And why does this keep happening to them? Because in a country where they make up like 1% of the population Native peoples and nations are relatively powerless to stop it. LaDuke does share stories of lawsuits and protests and attempts to get companies and/or governments to respect their sovereignty and treaty rights, and there is a little hope… but it feels like a very David-and-Goliath sort of a battle.

The Mirage of “Clean Energy”

Another huge theme in this book is that the solution isn’t just about limiting ourselves. I kept being like “Okay, so THAT kind of energy isn’t ‘clean’ either… so what’s left?”

But that made me realize that the point isn’t finding an unlimited energy source that keeps our hands clean in terms of environmental sustainability — the point is that we place our desire for unlimited energy and productivity above all else. We only question HOW we will get “all the energy we need”, not WHETHER we actually “need” it.

So the core of the environmentalist conflict, for LaDuke, is not “clean energy vs dirty energy”, or even “conservationism vs extinction” — the conflict is really about an extractionist, resource-based view of the earth and nature versus one that views the earth as an entity in its own right. This giant paradigm shift is summarized well by this passage:

There is no way to set a price on this way of life. That simple truth more than anything else encapsulates the Anishinaabeg [Ojibwe] people’s struggle with the federal government, the miners, and the logging companies. For the past hundred years, Native people have been saying that their way of life, their land, their trees, their very future, cannot be quantified and are not for sale. And for that same amount of time, government and industry accountants have been picking away, trying to come up with a formula to compensate Indians for the theft of their lands and livelihoods. So long as both remain steadfast, there appears to be little hope for a meeting of minds in the next generation.” (p116)

Rather than urging us to exercise self-control within the existing energy-consuming paradigm, LaDuke calls us to completely transform our relationship with the earth. Instead of our current linear, resource-focused, consumeristic, anthropocentric worldview, she offers a more indigenous perspective — one that holds a more spiritual, holistic, circular, relational attitude toward life and the earth.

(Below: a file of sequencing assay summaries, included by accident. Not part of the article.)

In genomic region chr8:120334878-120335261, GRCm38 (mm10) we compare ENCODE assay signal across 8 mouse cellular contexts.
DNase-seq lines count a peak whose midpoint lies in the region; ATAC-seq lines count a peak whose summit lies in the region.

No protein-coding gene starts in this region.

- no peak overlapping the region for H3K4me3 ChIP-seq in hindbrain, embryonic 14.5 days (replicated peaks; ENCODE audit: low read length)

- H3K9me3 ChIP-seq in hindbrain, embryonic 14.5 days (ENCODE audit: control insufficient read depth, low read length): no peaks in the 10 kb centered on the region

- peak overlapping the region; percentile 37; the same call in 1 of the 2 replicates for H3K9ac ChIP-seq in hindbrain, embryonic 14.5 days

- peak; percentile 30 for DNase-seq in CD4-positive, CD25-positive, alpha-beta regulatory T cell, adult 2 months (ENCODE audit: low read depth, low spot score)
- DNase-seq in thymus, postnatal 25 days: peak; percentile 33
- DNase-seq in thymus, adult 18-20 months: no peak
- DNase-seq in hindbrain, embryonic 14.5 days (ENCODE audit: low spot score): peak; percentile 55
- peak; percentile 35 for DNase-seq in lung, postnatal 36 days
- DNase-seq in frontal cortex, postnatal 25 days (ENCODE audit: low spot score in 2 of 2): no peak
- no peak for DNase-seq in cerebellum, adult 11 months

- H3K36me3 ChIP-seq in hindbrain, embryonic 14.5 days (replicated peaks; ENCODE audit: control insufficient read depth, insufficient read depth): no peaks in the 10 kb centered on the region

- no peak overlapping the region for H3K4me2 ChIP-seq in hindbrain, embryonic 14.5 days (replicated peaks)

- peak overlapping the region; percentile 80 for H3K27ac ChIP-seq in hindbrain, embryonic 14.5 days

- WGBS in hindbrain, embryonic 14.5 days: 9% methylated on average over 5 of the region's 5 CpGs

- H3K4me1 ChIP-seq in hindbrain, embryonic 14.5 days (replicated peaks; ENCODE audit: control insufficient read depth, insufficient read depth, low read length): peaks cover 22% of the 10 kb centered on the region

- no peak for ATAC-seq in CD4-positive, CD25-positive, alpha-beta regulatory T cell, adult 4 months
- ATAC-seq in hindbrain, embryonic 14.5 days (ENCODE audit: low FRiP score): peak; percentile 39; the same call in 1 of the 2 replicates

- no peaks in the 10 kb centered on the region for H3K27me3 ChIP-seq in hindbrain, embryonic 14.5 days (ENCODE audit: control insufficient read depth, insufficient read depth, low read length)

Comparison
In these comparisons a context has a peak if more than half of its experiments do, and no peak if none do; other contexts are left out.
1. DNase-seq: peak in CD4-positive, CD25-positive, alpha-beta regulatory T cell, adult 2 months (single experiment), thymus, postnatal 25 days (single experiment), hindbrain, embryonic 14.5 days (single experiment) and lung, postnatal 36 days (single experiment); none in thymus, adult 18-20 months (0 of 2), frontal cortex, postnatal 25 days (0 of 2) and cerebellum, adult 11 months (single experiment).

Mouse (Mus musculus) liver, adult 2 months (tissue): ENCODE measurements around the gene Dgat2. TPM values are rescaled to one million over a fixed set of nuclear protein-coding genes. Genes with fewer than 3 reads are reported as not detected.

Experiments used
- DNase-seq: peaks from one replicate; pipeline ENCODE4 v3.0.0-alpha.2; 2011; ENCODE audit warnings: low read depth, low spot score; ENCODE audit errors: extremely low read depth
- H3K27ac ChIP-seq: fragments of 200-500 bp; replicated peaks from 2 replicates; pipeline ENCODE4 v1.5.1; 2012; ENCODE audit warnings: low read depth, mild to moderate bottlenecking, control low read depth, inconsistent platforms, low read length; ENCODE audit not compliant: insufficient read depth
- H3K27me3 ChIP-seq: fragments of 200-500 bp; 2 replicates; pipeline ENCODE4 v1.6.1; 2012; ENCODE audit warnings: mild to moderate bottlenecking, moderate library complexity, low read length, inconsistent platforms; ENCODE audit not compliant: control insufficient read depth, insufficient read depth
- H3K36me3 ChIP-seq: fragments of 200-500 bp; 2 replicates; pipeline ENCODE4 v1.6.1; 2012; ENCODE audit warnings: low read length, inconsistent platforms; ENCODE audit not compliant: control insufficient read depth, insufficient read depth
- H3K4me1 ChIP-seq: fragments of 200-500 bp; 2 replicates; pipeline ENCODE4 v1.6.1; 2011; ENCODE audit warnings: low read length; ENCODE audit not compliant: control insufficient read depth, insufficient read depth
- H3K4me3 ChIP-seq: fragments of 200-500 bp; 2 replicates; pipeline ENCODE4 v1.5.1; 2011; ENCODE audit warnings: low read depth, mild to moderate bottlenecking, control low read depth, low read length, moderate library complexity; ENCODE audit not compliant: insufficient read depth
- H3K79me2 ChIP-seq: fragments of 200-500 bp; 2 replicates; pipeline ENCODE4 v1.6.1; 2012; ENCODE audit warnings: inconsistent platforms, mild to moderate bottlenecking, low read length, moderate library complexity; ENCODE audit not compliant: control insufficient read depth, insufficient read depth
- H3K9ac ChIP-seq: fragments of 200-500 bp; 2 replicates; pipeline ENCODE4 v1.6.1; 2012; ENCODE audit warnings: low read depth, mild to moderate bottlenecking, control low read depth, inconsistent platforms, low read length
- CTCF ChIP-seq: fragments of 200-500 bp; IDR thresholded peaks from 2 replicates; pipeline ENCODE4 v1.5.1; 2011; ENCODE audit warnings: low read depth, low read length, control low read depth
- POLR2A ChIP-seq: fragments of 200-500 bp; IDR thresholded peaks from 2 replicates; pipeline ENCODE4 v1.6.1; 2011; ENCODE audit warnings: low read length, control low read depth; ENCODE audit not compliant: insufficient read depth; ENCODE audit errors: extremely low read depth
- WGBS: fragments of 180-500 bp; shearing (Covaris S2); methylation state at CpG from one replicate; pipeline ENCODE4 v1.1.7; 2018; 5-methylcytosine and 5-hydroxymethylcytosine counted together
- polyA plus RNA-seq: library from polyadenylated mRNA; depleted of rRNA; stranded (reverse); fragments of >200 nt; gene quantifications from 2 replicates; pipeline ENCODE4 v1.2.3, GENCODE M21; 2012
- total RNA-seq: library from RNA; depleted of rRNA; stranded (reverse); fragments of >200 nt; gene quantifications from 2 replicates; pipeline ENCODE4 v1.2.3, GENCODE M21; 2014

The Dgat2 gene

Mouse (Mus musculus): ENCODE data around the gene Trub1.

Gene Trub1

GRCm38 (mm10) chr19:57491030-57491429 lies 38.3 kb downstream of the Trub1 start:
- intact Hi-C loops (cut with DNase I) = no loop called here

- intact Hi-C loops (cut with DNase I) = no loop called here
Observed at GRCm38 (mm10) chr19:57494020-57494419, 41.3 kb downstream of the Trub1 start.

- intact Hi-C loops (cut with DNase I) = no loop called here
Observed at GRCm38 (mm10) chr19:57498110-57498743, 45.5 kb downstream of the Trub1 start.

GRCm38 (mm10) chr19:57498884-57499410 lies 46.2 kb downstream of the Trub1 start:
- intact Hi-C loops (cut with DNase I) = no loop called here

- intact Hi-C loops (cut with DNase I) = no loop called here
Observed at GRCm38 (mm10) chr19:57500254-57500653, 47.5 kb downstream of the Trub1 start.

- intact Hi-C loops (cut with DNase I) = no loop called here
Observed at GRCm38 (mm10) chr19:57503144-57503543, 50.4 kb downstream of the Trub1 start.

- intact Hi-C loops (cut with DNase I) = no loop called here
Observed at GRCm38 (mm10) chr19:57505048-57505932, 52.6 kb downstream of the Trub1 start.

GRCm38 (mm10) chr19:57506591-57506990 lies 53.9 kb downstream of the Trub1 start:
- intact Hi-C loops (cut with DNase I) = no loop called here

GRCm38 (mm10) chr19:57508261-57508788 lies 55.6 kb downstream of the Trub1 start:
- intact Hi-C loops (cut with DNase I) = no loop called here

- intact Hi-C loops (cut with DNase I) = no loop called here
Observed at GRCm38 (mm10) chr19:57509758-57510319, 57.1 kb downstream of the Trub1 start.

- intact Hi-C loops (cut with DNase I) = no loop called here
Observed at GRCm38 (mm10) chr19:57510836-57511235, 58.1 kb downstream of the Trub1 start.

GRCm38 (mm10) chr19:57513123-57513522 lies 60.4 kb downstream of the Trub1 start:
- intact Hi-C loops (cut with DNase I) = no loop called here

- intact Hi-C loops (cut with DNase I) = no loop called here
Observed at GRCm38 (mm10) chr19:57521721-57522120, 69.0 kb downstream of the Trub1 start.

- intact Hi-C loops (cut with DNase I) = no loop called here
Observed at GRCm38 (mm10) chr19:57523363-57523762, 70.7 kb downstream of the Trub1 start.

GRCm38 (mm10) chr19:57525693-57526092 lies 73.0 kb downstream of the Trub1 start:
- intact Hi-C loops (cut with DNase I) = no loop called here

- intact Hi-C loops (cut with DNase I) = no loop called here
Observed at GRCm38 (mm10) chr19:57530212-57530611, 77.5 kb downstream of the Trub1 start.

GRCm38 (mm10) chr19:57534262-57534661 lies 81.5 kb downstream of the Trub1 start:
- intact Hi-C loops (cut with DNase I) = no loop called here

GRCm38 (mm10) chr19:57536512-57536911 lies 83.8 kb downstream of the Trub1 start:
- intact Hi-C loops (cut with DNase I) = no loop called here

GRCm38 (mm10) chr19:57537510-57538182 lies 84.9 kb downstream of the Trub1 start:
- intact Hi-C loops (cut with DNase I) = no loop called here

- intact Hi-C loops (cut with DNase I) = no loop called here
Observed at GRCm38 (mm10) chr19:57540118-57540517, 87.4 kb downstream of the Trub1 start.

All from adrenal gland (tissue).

“When you step on one strand of a spider web, it all moves.” (p191)
“We are walking upon the faces of those yet to come.” (Iroquois teaching, p.194)

Conclusion

As I think I said at the start of this project, I never expected to be an environmentalist. I always thought environmentalism was like a hippie white people thing about saving the whales, and it seemed rather irrational and pointless to me, because humans > whales. What this book really cements for me is, (1) it’s really important to listen to people’s concerns without writing them off, because when you choose to care for the person by listening it lets you in to what really matters to them, and (2) environmental issues are less about restraint (aka only driving one car instead of two, or killing fewer whales) and more about fundamentally rethinking how our society and culture view our earth (aka why is our society car-based, and why do we feel we need to extract so much energy from the earth?). I’m excited to get practical with the last two books in this project!

Next up: Earth Then and Now: Amazing Images of Our Changing World.

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2 thoughts on “The World Through the Lens of “All Our Relations”

  1. Wow, very powerful and thought-provoking. Thanks for sharing. I’m really grateful to have you in my life to shed light on topics I knew so little about. 🙂 I very much look forward to learning what kinds of next steps or practical ideas you can find in your next couple books!